Actress Jill Clayburgh, whose portrayal of women in the 1970s helped define and and reshape the role of leading lady, died last week of chronic lymphocytic leukemia at her home in Lakeville, Connecticut; she was 66. She's best known for her Academy Award nominated roles in "An Unmarried Woman" (Winner: Best Actress Cannes 1978) and "Starting Over." Roger has remembered her on his site: Jill Clayburgh: In Memory.
View image Hands up.
I do believe the best single piece of film criticism that I've read in 2008 (and I've thought so ever since I read it two months ago) is David Bordwell's "Hands (and faces) across the table" -- which, parentheses aside, also happens to be the title of a delightful 1935 comedy directed by Mitchell Leisen ("Easy Living," "Midnight," "Remember the Night") starring Carole Lombard, Fred MacMurray and Ralph Bellamy. (Manohla Dargis's review of Gus Van Sant's "Paranoid Park" deserves mention, too. And Glenn Kenney became my hero this year when he posted "'Pierrot le Fou: An Annotated Bibliography," Parts 1 & 2.)
But Bordwell's article centers on a scene from Paul Thomas Anderson's "There Will Be Blood" (just released on DVD) and the director's orchestration of screen space, which involves creating rhythm and texture by moving the actors, not just the camera. (This, too, is mise-en-scène.) Writes DB: In books and blogs, I’ve expressed the wish that today’s American filmmakers would widen their range of creative choices. From the 1910s to the 1960s (and sometimes beyond), US filmmakers cultivated a range of expressive options—not only cutting and camera movement but other possibilities too. Studio directors were particularly adept at ensemble staging, shifting the actors around the set as the scene develops.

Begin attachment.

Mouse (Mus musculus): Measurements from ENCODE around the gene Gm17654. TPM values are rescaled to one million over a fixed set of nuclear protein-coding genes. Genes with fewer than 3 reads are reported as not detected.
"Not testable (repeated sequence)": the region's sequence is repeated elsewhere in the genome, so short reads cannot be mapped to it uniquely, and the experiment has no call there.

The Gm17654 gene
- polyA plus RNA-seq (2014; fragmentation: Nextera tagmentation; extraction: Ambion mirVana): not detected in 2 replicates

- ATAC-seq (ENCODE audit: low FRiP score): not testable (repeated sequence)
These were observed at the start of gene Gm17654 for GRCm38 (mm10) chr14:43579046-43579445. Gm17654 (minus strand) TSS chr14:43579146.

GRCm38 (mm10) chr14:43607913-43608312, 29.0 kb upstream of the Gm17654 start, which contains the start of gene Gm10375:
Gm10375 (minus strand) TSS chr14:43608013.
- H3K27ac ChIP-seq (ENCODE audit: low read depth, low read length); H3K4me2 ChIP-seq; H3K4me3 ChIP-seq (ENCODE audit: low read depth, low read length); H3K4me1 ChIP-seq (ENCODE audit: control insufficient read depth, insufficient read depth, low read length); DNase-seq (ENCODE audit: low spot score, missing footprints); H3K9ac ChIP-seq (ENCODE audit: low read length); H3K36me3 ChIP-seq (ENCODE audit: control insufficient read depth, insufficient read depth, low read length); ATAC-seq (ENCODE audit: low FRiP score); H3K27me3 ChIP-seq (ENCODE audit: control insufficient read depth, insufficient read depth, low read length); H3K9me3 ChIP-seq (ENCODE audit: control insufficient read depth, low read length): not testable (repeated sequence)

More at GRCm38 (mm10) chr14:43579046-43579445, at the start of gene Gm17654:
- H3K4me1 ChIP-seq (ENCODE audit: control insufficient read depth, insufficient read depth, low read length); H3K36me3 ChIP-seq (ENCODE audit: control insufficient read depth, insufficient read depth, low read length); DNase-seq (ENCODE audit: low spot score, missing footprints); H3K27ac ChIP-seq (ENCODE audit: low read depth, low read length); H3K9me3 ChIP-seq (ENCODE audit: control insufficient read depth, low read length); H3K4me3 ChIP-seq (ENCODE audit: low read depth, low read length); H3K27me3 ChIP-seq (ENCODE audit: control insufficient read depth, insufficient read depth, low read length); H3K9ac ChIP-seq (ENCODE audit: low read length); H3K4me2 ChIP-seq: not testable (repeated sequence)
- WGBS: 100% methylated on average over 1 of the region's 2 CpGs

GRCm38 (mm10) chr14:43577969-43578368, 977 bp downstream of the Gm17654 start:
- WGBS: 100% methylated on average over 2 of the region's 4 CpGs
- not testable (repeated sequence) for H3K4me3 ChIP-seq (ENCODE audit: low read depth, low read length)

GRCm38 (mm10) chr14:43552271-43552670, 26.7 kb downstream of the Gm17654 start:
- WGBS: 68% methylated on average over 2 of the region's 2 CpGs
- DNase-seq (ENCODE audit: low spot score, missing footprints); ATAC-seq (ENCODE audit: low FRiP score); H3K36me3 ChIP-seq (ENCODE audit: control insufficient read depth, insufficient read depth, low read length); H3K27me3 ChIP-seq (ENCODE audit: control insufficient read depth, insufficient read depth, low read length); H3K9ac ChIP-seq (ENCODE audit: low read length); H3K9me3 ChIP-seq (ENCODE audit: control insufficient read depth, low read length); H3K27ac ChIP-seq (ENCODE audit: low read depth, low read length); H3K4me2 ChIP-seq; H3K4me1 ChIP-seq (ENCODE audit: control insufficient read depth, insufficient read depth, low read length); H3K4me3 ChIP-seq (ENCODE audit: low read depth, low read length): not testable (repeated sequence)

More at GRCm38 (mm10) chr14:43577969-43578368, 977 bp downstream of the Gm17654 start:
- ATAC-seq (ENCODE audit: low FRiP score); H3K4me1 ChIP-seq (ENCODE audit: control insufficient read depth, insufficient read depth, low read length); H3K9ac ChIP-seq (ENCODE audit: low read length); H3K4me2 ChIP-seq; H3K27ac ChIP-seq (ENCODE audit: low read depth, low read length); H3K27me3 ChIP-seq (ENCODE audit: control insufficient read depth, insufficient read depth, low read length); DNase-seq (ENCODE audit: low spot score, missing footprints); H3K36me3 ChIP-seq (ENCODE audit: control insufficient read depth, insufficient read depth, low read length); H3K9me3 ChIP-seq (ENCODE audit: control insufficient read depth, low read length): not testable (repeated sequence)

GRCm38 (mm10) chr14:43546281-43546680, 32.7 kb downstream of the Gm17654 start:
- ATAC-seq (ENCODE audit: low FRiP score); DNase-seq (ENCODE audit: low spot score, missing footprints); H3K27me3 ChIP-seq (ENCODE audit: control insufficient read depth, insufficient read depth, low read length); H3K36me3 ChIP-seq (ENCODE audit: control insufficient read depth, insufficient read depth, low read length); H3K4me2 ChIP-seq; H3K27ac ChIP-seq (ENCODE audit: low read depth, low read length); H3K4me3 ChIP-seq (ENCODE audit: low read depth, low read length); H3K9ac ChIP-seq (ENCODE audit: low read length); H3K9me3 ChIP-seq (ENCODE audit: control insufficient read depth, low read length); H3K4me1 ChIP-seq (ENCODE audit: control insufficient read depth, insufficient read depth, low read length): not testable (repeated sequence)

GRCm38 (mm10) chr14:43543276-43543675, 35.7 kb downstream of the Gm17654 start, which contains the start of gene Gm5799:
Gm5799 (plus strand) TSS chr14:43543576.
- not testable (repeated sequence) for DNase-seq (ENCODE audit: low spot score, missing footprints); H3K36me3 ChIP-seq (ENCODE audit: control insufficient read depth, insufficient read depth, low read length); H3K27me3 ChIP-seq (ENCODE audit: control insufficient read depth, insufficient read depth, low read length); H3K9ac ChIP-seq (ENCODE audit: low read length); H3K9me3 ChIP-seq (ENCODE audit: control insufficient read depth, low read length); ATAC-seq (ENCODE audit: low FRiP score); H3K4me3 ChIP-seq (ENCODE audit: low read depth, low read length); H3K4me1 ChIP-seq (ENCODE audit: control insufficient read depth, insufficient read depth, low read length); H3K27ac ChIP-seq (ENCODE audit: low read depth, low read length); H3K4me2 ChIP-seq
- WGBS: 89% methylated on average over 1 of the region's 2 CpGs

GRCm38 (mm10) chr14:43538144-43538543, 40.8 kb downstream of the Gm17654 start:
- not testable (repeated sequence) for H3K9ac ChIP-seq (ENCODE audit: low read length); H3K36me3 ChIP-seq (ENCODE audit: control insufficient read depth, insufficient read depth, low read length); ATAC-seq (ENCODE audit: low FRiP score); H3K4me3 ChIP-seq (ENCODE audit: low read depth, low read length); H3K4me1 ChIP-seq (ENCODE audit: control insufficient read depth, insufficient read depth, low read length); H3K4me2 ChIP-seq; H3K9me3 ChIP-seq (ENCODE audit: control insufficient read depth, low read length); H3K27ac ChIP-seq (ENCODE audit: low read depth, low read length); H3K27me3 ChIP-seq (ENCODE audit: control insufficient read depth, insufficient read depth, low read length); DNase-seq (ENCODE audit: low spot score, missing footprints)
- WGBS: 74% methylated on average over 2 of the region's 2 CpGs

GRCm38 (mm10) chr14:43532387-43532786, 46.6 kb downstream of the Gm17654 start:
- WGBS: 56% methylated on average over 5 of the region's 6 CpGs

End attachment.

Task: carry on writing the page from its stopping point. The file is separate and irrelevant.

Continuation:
You can still find this technique in movies from Europe and Asia, as I try to show in "Figures Traced in Light" and elsewhere on this site. But it’s rare to find an American ready to keep the camera still and steady and to let the actors sculpt the action in continuous time, saving the cuts to underscore a pivot or heightening of the drama. Now nearly every American filmmaker is inclined to frame close, cut fast, and track that camera endlessly. I’ve called this stylistic paradigm intensified continuity....
"You're certainly a funny girl for anybody to meet who's just been up the Amazon for a year."
If you are in Chicago the next few weeks, and you feel like taking in a weekend matinee, then you are fortunate indeed because the Music Box Theatre is presenting a centennial celebration of the toughest, sexiest, smartest, snappiest dame ever to sashay across a cinema screen. By that, of course, I mean none other than Sugarpuss O'Shea, Phyllis Dietrichson, Lily Powers, Lora Hart, Stella Dallas, Jean Harrington, Jessica Drummond, Leona Stevenson, Sierra Nevada Jones, Martha Ivers, Thelma Jordan, Norma Miller Vale, Mae Doyle D'Amato... in other words, Barbara Stanwyck.
View image Sugarpuss presents the ball of her foot in "Ball of Fire."
Stanwyck is my favorite movie actress. Ever. I built a virtual shrine to her in 1998 (complete with a gallery of rare images and Babs' Foot Fetish Page), in which I wrote: Stanwyck could make you believe she was part of the everyday world we all live in, not just a fantasy on the silver screen. She could easily be the woman down the aisle in the supermarket, driving that car in the next lane, or working in the office down the hall. While other stars went for the "larger than life" roles, Stanwyck -- as an all-American working girl or a cunning seductress -- generally kept her feet planted firmly on the ground. In fact, she enters "Double Indemnity" feet-first, sauntering down the staircase wearing an anklet that snags Walter Neff (MacMurray) by the libido. (The anklet may be the hook, but she's the bait.) Stanwyck used that foot to lure Gary Cooper and Henry Fonda, among others. It's a peculiar erotic pattern in her work (see Babs' Foot Fetish Page for more details and images), but men who stooped to take her foot in hand found themselves on their knees before a passionate woman, not an unapproachable goddess -- and they fell, instantly and irrevocably, under her spell. (Fonda almost faints when she gets him to slip a pump over her tootsies!)